CW: discussion of violence and sexual assault
Midway through my mission, I was transferred into an area and took over teaching the new member discussions to a recent convert, a young single mother with one child. The father of her baby was an immigrant who had married a local in order to get citizenship; he had never slept with the woman he married or even lived in the same house with her, but he had to maintain his “marriage” on paper in order to stay in the country. Because of this, he could not marry our recent convert, the mother of his child. This situation was, sadly, quite common.
Shortly after she was baptized, he came over to her apartment uninvited, drunk, and raving, and slapped her around. I do not know what he was angry about, but she showed me the bruises on her body. Later that night, they slept together.
My companion and I only learned about the incident because we reviewed chastity issues as we taught her the new member discussions with the ward mission leader and his wife, and our new convert brought it up. The ward mission leader and his wife promptly went and told the bishop, who came, asked her about it, and immediately convened a church disciplinary court and disfellowshipped her. She was brand new in the church, a convert of less than a month, and did not understand what was happening at all; she asked me and my companion what disfellowshipping meant and was obviously very confused and humiliated.
It was only later, as we three women talked about it, that she started recounting the circumstances of that night, and I found myself gravely concerned. A man who comes over drunk and violent is not a man who is likely to accept a sexual refusal. I felt, as I spoke with her, that the situation was far from clear in terms of consent. I do not think that he actually physically forced her during the sex act, but given the fact that he had just slapped her around hard enough to leave multiple bruises on her body – bruises that still showed a couple of weeks later – I do not think it could be described as a consensual encounter. I think that after he hit her and calmed down he started coming on to her sexually and she did not feel that he would give her the option of refusing. Not one of these details was considered in the disciplinary court. She was not asked, and I don’t think it occurred to her to tell.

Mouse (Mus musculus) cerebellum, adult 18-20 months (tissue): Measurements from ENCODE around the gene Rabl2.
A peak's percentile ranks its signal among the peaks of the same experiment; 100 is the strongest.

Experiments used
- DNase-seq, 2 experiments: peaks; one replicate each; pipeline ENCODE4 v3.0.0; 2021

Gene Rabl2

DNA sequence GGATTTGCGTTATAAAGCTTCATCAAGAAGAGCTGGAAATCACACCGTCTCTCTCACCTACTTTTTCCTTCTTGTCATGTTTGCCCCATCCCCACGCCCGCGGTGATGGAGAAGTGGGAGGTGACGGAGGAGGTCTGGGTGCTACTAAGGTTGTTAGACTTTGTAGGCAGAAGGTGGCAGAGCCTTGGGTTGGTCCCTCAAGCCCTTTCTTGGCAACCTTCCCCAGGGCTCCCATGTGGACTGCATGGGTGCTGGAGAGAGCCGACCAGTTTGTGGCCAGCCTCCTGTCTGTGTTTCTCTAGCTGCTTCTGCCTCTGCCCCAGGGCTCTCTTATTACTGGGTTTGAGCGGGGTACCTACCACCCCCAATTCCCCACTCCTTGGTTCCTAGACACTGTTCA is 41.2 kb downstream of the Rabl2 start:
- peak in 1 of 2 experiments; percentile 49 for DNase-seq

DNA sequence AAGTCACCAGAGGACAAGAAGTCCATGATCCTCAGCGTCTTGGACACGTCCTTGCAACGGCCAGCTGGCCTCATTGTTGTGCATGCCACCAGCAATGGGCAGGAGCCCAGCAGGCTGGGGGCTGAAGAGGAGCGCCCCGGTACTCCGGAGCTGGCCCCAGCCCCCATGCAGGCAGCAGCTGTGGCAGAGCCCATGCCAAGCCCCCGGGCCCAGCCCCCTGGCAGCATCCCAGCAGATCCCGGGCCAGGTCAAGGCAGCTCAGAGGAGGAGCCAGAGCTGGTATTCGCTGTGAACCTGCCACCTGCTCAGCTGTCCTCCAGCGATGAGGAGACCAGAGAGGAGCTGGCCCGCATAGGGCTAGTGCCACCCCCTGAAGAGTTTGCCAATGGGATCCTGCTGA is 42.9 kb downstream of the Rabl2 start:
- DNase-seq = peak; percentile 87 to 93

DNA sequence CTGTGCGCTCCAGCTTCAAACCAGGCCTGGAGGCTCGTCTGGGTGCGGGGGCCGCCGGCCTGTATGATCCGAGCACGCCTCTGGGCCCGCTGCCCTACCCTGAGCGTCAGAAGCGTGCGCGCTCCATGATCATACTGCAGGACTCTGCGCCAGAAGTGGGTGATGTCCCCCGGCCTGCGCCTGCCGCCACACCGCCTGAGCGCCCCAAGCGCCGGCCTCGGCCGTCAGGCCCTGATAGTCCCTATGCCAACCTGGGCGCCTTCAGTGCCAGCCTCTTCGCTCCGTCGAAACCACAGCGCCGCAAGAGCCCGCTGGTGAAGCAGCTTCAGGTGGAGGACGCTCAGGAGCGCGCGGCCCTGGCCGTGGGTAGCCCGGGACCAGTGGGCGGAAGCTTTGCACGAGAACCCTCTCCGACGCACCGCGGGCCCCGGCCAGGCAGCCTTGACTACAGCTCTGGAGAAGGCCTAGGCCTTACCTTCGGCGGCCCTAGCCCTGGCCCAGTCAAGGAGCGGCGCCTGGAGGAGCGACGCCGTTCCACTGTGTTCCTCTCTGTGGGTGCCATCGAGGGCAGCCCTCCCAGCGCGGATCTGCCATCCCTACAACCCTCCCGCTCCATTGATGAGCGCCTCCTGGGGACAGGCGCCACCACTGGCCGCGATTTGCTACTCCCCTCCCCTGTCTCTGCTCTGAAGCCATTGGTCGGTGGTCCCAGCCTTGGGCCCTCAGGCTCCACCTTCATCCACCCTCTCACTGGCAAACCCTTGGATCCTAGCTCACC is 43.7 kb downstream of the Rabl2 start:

After being disfellowshipped she went inactive.
This is a situation that still haunts me ten years later. I found myself thinking that, clearly, unquestionably, some women should have been consulted. This seems an obvious example of the problem of having only men involved in running church courts; something like psychological coercion was not even considered. It also underscored to me how much less sister missionaries work with ward leadership; Elders in my mission would interview converts for baptism, perform the baptismal ordinance, and often would act as a liaison between new converts and the ward leadership. They were frequently both asked and informed about issues relating to new converts and church governance and leadership. My companion and I, because we had no formal position in the hierarchy, were mostly left in the dark. Furthermore, we were discouraged from interfering in ward matters.
I’m curious for others’ experiences with church courts, particularly courts in which women were disciplined. Have you or someone you know had similar experiences? Do you think that there is a way that women could be consulted for church courts, particularly when they involve issues relating to sex, sexuality, and gender? On a more hopeful note, does the new influx of sister missionaries likely presage a coming increase in women’s leadership roles at the ward, stake, or mission levels, including having a voice in courts? (Could it be a coming corrective to problems like these?) I am also, quite frankly, interested to know if readers have found church courts healing and useful. Perhaps the problem is not the lack of women’s involvement – perhaps the problem is convening a court at all.
I hope it goes without saying, but please be sensitive in the comments.
- 16 January 2014